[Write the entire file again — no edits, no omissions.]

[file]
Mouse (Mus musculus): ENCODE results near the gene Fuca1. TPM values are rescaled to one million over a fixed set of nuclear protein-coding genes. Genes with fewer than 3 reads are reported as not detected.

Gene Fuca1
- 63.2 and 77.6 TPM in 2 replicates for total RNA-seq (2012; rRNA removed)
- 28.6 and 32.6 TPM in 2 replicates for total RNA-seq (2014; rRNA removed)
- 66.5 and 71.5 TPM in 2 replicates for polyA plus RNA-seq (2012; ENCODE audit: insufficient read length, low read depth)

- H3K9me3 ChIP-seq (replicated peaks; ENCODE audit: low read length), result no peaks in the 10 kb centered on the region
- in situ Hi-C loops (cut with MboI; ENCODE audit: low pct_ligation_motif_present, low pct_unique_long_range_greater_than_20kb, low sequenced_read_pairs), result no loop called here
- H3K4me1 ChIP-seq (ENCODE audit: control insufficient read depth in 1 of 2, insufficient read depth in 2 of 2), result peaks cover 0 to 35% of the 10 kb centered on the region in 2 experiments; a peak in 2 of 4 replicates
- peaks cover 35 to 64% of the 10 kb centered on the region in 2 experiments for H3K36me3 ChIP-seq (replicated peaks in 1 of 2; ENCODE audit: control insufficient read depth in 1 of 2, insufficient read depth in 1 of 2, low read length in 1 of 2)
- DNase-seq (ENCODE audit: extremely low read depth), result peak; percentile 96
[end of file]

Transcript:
Mouse (Mus musculus): ENCODE results near the gene Fuca1. TPM values are rescaled to one million over a fixed set of nuclear protein-coding genes. Genes with fewer than 3 reads are reported as not detected.

Gene Fuca1
- 63.2 and 77.6 TPM in 2 replicates for total RNA-seq (2012; rRNA removed)
- 28.6 and 32.6 TPM in 2 replicates for total RNA-seq (2014; rRNA removed)
- 66.5 and 71.5 TPM in 2 replicates for polyA plus RNA-seq (2012; ENCODE audit: insufficient read length, low read depth)

- H3K9me3 ChIP-seq (replicated peaks; ENCODE audit: low read length), result no peaks in the 10 kb centered on the region
- in situ Hi-C loops (cut with MboI; ENCODE audit: low pct_ligation_motif_present, low pct_unique_long_range_greater_than_20kb, low sequenced_read_pairs), result no loop called here
- H3K4me1 ChIP-seq (ENCODE audit: control insufficient read depth in 1 of 2, insufficient read depth in 2 of 2), result peaks cover 0 to 35% of the 10 kb centered on the region in 2 experiments; a peak in 2 of 4 replicates
- peaks cover 35 to 64% of the 10 kb centered on the region in 2 experiments for H3K36me3 ChIP-seq (replicated peaks in 1 of 2; ENCODE audit: control insufficient read depth in 1 of 2, insufficient read depth in 1 of 2, low read length in 1 of 2)
- DNase-seq (ENCODE audit: extremely low read depth), result peak; percentile 96